That warm, dozy feeling you get after a couple of glasses of wine is delicious, but it may actually be hurting your ability to get a good night’s sleep. Research shows that consuming alcohol before sleep can disturb your sleep quality and quantity. Because alcohol metabolizes quickly, it may divide your sleep into two parts: The first part of the night you can sleep alright, with an increase in non-REM (rapid eye movement) sleep, but in the second part of the night sleep can be interrupted with lots of wake-ups and increased REM sleep and dreaming — this is why you often feel fatigued in the morning.

To reduce the risk of alcohol-related sleep disruption, plan to have your last drink about four hours before you go to bed. This will give your body time to metabolize the alcohol before you hit the pillow.

How to Use Cannabis as a Natural Sleep Aid

When consumed properly, cannabis can enhance one’s ability to fall asleep as well as stay asleep, without causing an endless cycle of sleep disturbance. “Marijuana is an effective sleep aid because it restores a person’s natural sleep cycle, which so often falls out of sync with our schedules in today’s modern lifestyle,” says Dr. Matt Roman, a medical marijuana physician.

Here are four ways (plus one word of caution!) weed can affect sleep so you can get a better night’s rest:

  1. Cannabis triggers ECS receptors.
    Cannabis works by triggering receptors in our endocannabinoid systems (ECS), helping to regulate hormones, immunity, pain, hunger and, yes, sleep. Cannabinoids are naturally occurring compounds found in marijuana plants, which help have medicinal and therapeutic effects. Two of the cannabinoids that are well-known for inducing a sleep-filled night are THC (tetrahydrocannabinol) and CBD (cannabidiol).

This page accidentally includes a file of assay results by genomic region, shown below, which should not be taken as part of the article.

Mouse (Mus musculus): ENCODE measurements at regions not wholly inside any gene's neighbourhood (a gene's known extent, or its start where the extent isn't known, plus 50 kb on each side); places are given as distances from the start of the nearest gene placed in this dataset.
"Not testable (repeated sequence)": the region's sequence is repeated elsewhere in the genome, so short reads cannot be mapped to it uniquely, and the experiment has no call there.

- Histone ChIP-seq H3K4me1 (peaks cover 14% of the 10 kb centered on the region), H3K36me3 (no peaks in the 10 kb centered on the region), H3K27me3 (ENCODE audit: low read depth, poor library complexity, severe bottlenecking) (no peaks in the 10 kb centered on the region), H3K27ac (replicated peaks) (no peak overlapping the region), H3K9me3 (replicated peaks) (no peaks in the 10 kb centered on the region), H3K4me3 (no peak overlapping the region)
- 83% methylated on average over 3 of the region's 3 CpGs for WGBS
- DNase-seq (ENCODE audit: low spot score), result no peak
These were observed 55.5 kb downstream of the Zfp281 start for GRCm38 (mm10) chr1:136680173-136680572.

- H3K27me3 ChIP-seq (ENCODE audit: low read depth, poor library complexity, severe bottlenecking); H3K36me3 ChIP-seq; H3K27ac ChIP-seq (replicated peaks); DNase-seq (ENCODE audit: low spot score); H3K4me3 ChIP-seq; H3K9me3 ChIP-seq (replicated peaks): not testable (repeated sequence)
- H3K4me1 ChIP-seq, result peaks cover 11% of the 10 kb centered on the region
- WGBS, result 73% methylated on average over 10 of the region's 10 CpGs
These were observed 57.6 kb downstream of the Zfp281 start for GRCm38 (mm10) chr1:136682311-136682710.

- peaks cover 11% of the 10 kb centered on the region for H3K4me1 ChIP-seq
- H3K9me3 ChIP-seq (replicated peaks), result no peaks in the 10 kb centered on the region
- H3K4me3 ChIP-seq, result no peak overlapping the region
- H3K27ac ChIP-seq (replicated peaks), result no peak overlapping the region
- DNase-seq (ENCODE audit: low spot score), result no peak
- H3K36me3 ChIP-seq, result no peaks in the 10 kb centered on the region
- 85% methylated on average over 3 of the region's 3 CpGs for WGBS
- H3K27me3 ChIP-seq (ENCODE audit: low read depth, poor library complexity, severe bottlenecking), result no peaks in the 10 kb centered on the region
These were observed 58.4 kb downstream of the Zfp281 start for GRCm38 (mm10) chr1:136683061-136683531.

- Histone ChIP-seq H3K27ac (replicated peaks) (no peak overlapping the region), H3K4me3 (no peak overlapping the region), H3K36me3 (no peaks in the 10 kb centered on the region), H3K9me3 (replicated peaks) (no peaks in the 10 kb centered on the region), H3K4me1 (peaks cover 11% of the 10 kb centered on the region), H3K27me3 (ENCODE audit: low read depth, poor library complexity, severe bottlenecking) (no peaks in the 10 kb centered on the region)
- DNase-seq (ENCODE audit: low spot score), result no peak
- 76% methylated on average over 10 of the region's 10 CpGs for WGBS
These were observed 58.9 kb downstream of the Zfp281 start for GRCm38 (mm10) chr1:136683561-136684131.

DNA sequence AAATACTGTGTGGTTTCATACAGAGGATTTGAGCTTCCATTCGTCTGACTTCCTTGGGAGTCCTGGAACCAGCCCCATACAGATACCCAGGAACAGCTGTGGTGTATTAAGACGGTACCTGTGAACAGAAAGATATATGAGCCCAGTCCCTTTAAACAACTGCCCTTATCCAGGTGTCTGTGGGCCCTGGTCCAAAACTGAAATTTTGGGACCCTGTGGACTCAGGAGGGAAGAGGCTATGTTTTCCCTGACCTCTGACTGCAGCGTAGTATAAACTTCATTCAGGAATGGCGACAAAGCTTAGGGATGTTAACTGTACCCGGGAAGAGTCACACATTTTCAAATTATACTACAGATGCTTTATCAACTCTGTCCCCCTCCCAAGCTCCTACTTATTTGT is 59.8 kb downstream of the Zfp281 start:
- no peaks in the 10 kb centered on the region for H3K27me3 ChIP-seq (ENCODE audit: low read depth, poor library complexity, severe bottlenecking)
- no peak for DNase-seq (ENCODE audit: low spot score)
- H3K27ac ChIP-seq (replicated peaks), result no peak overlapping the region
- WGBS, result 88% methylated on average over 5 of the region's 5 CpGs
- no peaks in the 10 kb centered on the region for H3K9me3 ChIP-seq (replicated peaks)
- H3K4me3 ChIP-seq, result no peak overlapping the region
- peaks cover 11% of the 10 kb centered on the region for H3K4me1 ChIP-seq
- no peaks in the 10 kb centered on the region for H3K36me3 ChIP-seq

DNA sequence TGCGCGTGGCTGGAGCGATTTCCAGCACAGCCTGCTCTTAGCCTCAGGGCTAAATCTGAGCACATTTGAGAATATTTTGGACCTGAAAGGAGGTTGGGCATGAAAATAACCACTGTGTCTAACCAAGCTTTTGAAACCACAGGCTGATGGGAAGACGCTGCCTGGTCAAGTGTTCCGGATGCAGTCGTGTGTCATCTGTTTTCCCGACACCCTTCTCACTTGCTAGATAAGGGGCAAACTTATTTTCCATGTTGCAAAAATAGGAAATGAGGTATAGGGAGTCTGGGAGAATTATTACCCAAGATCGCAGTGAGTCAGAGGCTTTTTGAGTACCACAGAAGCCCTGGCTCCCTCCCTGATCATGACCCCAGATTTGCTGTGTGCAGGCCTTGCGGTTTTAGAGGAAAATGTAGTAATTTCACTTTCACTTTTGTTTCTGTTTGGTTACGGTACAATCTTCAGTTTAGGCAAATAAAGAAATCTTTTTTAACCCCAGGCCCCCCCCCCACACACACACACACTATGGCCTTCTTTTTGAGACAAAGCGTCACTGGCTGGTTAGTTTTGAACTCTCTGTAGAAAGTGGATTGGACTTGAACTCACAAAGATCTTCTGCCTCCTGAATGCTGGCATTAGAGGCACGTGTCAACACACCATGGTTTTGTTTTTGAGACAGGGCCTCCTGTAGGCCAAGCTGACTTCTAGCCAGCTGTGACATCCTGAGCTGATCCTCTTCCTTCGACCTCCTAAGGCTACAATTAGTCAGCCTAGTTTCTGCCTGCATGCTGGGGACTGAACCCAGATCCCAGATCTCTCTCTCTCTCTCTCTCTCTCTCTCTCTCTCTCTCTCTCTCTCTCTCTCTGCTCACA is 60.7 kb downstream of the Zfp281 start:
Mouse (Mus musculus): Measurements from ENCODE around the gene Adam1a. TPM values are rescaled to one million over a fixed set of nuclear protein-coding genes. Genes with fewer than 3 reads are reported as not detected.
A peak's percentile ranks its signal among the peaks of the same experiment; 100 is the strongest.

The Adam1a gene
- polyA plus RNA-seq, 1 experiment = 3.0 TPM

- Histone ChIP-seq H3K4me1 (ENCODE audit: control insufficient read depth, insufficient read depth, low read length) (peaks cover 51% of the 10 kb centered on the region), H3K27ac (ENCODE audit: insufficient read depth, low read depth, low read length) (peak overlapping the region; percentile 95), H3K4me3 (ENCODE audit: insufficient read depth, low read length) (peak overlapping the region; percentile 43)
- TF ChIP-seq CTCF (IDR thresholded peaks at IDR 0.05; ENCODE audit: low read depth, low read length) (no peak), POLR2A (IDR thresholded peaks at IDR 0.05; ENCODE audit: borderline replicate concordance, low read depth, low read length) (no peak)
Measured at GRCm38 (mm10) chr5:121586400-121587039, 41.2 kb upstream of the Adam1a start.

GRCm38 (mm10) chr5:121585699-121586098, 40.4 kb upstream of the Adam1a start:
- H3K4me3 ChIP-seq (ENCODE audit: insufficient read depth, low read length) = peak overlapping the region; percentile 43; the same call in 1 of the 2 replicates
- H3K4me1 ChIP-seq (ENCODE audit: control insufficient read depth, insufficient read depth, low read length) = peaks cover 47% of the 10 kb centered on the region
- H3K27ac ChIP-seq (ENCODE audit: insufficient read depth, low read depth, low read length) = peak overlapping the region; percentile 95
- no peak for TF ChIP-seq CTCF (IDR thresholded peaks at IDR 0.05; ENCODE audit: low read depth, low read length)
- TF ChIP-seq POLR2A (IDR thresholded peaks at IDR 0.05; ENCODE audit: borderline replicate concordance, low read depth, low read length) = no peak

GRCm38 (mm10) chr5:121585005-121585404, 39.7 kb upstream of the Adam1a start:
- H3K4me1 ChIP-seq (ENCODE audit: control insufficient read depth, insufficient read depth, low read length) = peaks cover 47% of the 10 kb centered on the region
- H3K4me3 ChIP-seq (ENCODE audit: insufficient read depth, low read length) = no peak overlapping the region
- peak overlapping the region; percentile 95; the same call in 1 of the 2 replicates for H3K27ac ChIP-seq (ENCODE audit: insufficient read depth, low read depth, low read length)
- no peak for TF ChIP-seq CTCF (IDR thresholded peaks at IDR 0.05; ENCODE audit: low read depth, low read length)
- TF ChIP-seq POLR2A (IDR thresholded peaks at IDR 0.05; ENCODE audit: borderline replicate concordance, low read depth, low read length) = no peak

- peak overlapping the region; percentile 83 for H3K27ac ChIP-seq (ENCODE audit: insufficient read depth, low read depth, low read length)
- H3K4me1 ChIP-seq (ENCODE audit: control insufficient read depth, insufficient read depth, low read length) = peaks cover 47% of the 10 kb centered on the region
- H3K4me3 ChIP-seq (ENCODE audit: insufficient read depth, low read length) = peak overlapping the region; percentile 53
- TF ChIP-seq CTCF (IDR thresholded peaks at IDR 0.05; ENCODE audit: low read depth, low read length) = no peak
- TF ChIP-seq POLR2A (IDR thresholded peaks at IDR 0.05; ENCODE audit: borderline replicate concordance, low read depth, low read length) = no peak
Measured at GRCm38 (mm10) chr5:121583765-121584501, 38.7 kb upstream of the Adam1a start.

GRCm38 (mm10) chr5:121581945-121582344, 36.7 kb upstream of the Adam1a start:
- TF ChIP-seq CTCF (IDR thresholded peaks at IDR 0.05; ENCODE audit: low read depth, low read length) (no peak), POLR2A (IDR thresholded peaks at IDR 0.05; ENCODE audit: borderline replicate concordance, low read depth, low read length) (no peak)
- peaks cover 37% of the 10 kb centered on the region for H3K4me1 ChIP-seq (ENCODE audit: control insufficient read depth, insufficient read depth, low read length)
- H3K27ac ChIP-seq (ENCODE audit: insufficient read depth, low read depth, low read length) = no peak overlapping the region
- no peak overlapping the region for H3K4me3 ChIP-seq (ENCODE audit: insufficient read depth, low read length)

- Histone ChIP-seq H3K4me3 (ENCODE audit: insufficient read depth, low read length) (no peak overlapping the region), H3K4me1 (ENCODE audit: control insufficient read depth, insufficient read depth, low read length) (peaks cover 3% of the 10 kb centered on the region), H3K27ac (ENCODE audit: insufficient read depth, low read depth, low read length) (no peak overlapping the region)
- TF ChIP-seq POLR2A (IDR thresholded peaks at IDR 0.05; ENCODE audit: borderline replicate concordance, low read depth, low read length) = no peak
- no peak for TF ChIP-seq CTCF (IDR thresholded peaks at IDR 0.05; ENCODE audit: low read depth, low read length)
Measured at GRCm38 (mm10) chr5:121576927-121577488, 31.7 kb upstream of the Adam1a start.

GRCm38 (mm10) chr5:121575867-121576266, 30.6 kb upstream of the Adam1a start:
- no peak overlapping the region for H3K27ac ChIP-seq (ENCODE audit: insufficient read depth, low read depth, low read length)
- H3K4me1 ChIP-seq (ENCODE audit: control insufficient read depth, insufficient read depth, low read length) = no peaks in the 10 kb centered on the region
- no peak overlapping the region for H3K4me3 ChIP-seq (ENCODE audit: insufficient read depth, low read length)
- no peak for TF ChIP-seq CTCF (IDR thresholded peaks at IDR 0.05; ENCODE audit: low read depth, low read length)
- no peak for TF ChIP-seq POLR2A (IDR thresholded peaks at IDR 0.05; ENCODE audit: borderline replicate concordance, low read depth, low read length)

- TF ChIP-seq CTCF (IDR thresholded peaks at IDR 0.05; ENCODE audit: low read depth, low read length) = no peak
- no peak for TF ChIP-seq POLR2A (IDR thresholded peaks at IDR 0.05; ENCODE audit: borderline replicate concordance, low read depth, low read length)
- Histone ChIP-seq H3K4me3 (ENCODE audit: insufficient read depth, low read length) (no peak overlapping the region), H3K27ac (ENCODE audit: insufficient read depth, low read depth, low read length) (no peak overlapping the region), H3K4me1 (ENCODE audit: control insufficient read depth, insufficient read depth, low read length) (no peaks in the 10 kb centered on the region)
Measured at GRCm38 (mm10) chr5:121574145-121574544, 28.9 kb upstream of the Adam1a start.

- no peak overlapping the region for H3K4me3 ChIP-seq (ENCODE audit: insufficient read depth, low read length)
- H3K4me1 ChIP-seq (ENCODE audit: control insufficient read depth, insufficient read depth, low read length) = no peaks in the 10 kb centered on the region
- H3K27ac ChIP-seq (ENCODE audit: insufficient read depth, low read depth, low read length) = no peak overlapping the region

2. THC makes your eyelids heavy.
    THC, more than CBD, makes us sleepy, so you want a strain of weed that has a high percentage of THC. It usually reduces the amount of REM sleep you get. Reducing REM sleep means reducing dreams—and for those who experience PTSD, it could mean cutting back on sleep-disturbing nightmares. If you spend less time dreaming, then you may spend more time in a deep sleep.
  3. Cannabis changes your sleep cycle.
    Using cannabis can change your sleep cycle, so you need to use it carefully; you don’t want it to interrupt sleep patterns in a bad way. Some medical professionals suggest, for example, capping the amount of THC in your cannabis nightcap at 20 percent. Going over this amount gives you a powerful dose that may hinder, not help, your quest for better sleep.
  4. A little bit goes a long way.
    Microdosing is an effective way to enjoy the therapeutic effects of weed. This means taking cannabis with a lower dose of a specific cannabinoid (often one to three milligrams), such as THC, so that it works in the background. You don’t necessarily feel it physiologically but get the enhancement, such as better sleep. This approach is particularly good for people who don’t want to feel the “high” often associated with some strains of weed.

    A word on edibles: Edibles can be wonderful but they take longer to kick in. An ill-timed edible may leave you tossing and turning for a couple of hours at night before they start to work, leading to a punchy feeling in the morning. If you’re new to cannabis or to edibles and want to make them work for you, try an edible that has 2.5 mg of THC or less. Titrate the dosage upwards night by night until you find the right amount and timing for your system.